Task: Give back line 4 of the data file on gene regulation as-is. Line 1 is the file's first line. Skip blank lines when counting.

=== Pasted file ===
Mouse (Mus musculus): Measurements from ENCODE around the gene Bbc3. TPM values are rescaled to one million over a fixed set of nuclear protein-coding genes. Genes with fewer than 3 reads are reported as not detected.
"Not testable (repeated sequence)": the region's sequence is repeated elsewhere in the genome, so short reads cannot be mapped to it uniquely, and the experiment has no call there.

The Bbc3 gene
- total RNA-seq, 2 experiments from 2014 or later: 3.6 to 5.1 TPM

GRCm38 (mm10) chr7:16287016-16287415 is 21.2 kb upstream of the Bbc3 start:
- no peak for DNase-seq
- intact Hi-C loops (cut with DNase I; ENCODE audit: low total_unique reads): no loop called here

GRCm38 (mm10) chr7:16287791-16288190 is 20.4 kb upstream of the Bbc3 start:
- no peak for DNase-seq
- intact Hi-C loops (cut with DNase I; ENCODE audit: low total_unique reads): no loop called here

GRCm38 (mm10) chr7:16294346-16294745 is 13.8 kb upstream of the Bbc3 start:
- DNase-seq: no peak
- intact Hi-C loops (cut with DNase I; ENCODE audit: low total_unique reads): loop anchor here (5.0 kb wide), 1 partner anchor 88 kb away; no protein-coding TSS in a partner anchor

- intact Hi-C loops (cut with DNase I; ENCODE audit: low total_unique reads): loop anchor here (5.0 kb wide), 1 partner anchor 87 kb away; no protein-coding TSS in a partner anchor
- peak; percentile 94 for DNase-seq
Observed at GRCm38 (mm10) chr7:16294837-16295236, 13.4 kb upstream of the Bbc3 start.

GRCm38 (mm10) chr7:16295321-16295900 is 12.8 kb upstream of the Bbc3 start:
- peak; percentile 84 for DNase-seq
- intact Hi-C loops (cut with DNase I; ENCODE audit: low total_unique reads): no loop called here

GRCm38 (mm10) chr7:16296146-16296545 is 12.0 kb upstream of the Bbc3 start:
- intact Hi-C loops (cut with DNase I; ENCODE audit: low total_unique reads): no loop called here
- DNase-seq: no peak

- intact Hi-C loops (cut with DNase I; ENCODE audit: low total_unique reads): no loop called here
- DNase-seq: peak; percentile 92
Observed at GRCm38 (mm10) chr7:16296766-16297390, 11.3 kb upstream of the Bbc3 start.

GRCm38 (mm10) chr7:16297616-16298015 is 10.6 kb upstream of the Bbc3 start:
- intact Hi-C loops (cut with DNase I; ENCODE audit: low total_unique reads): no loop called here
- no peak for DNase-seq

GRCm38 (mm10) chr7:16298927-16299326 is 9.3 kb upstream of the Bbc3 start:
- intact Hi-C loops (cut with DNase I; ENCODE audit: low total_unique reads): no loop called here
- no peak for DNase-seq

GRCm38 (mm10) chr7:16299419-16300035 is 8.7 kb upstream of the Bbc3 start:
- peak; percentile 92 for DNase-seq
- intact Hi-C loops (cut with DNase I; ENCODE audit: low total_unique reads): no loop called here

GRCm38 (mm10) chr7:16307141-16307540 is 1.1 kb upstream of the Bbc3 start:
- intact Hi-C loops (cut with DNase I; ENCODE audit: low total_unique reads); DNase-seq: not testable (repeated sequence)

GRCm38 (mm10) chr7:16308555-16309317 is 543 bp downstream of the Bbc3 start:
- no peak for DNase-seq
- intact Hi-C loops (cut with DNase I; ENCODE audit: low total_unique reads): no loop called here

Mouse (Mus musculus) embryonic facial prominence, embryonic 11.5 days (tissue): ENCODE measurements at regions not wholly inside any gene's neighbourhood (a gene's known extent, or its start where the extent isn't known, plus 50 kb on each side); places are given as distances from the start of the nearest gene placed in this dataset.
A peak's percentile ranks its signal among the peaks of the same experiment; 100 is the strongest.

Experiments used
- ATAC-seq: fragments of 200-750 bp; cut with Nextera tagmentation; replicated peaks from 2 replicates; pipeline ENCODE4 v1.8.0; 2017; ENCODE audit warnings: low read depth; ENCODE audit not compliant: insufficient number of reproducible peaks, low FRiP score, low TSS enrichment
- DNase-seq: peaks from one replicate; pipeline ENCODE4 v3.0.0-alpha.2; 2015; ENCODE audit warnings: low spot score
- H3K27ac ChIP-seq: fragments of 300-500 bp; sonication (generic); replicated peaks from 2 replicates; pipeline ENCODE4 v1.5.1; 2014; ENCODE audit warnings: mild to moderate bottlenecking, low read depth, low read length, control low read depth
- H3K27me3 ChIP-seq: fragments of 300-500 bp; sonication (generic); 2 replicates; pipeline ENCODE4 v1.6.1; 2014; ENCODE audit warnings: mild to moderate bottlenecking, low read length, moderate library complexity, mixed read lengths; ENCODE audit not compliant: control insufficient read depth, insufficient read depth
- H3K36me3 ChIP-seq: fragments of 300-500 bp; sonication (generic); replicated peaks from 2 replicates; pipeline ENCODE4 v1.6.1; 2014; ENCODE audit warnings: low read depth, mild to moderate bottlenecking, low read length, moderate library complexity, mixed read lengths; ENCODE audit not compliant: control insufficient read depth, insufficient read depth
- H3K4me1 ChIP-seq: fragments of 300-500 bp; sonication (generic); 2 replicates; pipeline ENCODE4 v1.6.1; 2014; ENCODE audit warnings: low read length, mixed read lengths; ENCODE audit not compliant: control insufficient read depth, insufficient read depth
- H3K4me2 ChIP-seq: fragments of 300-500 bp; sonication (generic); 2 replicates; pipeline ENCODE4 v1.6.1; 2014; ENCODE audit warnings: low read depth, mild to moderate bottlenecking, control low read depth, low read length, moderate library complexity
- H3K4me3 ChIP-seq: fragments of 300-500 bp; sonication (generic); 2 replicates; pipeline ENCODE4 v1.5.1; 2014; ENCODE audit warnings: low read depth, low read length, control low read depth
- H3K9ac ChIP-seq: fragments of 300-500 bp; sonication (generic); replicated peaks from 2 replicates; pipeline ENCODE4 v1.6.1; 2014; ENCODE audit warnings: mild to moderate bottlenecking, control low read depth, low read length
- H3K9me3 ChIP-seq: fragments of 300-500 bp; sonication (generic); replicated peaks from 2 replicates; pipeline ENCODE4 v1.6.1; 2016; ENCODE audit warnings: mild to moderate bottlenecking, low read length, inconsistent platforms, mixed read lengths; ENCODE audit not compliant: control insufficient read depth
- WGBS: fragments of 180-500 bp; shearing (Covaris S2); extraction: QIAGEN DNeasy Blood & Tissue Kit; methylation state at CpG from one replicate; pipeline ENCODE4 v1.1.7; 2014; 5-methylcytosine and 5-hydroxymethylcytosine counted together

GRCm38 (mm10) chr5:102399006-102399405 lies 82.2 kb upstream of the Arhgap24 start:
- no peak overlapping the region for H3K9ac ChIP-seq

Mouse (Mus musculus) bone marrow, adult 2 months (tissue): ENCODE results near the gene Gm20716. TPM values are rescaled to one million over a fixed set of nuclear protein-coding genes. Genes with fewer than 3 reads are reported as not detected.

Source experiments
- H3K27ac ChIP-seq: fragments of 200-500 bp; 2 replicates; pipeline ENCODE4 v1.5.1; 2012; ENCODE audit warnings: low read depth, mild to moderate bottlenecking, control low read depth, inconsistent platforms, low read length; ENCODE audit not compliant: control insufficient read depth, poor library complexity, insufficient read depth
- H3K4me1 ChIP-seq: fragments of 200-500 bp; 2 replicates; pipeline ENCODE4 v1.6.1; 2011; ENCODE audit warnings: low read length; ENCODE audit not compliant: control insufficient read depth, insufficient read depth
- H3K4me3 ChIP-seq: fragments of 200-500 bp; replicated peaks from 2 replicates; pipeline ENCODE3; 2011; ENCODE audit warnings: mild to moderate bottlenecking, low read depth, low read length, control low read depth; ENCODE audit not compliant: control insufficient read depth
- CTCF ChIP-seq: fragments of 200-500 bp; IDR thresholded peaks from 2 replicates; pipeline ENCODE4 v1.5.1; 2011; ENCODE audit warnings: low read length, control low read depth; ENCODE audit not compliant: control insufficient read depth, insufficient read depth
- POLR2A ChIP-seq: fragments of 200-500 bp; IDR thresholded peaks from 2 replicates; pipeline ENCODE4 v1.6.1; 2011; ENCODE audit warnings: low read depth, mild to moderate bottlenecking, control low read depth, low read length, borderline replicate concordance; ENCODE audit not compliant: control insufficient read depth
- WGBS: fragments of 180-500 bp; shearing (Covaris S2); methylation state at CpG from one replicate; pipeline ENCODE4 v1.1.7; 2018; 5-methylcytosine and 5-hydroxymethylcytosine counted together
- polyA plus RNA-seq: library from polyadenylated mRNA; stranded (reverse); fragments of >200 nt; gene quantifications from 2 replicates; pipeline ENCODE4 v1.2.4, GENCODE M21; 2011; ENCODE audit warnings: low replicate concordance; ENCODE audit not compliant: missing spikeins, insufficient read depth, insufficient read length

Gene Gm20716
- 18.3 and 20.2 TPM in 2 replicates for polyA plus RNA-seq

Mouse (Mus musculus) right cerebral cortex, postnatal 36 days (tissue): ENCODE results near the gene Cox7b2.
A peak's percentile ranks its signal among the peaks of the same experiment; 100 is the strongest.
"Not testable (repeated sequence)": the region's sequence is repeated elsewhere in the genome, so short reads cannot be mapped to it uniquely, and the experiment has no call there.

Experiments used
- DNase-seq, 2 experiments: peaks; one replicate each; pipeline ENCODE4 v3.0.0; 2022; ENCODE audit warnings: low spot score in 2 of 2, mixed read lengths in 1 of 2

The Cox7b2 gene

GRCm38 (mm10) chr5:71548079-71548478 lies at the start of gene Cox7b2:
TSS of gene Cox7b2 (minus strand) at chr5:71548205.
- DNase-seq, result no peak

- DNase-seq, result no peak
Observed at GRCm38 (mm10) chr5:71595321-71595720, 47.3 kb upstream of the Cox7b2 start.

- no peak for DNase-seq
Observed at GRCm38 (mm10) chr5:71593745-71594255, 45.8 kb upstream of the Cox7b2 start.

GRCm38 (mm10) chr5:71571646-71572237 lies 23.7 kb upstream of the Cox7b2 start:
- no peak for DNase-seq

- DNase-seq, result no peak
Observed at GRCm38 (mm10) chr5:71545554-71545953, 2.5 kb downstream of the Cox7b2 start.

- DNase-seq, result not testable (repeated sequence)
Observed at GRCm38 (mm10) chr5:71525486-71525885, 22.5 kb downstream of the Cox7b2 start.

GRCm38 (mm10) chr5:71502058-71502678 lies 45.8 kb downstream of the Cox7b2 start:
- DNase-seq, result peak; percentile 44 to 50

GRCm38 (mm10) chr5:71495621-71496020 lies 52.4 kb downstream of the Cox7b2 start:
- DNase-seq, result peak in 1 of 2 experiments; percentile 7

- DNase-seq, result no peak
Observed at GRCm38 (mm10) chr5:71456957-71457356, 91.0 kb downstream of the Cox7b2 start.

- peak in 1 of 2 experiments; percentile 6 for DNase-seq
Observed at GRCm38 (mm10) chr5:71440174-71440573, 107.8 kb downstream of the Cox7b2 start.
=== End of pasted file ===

- total RNA-seq, 2 experiments from 2014 or later: 3.6 to 5.1 TPM